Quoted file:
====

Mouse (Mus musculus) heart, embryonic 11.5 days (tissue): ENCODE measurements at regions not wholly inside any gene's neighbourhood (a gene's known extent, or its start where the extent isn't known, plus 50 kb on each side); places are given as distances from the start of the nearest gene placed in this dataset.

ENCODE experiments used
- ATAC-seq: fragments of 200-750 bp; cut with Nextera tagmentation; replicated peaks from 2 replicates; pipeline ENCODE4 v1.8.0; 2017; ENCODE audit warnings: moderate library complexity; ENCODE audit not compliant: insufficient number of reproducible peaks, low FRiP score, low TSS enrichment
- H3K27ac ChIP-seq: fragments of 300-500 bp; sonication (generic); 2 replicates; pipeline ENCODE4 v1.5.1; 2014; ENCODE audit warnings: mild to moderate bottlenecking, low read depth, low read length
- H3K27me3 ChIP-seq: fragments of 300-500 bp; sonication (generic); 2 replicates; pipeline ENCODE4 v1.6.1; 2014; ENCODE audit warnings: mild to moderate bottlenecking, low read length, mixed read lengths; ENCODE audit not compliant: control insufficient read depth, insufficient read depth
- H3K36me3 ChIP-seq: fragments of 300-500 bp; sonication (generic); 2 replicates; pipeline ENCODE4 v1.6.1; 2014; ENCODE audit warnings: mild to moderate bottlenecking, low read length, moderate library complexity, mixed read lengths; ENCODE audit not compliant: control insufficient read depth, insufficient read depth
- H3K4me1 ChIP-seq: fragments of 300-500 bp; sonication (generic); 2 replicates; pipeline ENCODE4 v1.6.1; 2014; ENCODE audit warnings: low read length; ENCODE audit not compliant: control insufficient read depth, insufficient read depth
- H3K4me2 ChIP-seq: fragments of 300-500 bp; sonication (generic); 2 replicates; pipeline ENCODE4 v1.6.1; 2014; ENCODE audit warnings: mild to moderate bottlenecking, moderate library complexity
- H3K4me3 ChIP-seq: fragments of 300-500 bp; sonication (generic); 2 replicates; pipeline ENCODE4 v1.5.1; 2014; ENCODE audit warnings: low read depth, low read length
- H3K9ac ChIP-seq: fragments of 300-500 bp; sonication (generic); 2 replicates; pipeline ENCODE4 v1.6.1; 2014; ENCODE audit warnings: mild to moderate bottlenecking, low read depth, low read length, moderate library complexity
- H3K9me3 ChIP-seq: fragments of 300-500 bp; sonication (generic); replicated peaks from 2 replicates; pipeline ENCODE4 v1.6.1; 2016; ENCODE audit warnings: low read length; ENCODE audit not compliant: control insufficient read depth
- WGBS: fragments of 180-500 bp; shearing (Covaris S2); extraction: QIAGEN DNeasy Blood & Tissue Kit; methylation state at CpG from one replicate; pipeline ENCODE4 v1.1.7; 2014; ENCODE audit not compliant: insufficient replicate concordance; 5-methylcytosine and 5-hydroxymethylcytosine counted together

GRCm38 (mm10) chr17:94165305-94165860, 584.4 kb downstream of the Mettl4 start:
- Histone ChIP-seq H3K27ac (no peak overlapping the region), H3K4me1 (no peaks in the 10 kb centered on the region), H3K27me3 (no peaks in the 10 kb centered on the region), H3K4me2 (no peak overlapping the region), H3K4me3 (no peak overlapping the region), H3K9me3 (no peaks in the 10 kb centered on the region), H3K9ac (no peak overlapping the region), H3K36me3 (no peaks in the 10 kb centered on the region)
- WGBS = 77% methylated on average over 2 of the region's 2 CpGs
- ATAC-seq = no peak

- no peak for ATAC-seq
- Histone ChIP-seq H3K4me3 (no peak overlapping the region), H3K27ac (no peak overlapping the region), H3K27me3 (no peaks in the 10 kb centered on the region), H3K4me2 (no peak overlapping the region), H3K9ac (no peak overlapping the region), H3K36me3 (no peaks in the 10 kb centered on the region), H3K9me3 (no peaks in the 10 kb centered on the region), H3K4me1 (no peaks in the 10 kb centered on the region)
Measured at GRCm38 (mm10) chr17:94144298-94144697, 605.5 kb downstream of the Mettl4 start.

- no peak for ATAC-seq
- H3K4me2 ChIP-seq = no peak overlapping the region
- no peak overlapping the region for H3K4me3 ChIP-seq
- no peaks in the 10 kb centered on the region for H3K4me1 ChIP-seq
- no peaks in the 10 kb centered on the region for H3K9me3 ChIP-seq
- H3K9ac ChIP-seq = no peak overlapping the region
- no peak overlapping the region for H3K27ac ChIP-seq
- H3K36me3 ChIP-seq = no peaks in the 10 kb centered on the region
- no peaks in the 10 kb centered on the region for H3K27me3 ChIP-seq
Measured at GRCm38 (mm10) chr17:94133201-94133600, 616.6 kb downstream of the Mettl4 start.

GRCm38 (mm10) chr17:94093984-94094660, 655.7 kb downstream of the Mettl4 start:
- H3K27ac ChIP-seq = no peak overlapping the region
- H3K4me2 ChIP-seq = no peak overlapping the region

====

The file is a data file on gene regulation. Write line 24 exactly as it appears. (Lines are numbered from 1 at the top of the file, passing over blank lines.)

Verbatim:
- no peaks in the 10 kb centered on the region for H3K9me3 ChIP-seq